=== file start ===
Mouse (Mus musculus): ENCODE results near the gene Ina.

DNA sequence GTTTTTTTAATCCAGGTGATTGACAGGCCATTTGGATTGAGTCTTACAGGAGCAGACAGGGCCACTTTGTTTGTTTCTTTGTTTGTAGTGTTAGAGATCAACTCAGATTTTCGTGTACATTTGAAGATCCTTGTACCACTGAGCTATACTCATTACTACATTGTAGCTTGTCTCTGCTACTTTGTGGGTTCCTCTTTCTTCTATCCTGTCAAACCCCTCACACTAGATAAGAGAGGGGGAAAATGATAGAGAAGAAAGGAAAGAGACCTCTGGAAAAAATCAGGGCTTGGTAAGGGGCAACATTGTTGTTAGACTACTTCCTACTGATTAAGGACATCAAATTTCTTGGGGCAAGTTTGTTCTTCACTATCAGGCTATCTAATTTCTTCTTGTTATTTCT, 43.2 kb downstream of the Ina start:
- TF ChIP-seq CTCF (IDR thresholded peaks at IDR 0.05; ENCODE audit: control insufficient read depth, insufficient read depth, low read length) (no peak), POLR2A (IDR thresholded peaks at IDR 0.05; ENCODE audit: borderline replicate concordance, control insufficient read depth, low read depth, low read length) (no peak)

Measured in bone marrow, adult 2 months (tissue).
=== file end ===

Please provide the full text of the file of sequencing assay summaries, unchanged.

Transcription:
Mouse (Mus musculus): ENCODE results near the gene Ina.

DNA sequence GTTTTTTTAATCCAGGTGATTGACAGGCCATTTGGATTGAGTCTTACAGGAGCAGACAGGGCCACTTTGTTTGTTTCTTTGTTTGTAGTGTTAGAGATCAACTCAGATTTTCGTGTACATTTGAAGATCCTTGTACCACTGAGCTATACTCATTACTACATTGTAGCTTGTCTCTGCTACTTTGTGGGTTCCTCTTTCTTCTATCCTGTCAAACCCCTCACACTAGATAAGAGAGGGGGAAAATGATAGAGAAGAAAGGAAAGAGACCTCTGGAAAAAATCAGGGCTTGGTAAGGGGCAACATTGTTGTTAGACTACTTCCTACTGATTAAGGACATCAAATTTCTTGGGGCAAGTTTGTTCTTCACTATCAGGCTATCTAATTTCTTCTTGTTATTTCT, 43.2 kb downstream of the Ina start:
- TF ChIP-seq CTCF (IDR thresholded peaks at IDR 0.05; ENCODE audit: control insufficient read depth, insufficient read depth, low read length) (no peak), POLR2A (IDR thresholded peaks at IDR 0.05; ENCODE audit: borderline replicate concordance, control insufficient read depth, low read depth, low read length) (no peak)

Measured in bone marrow, adult 2 months (tissue).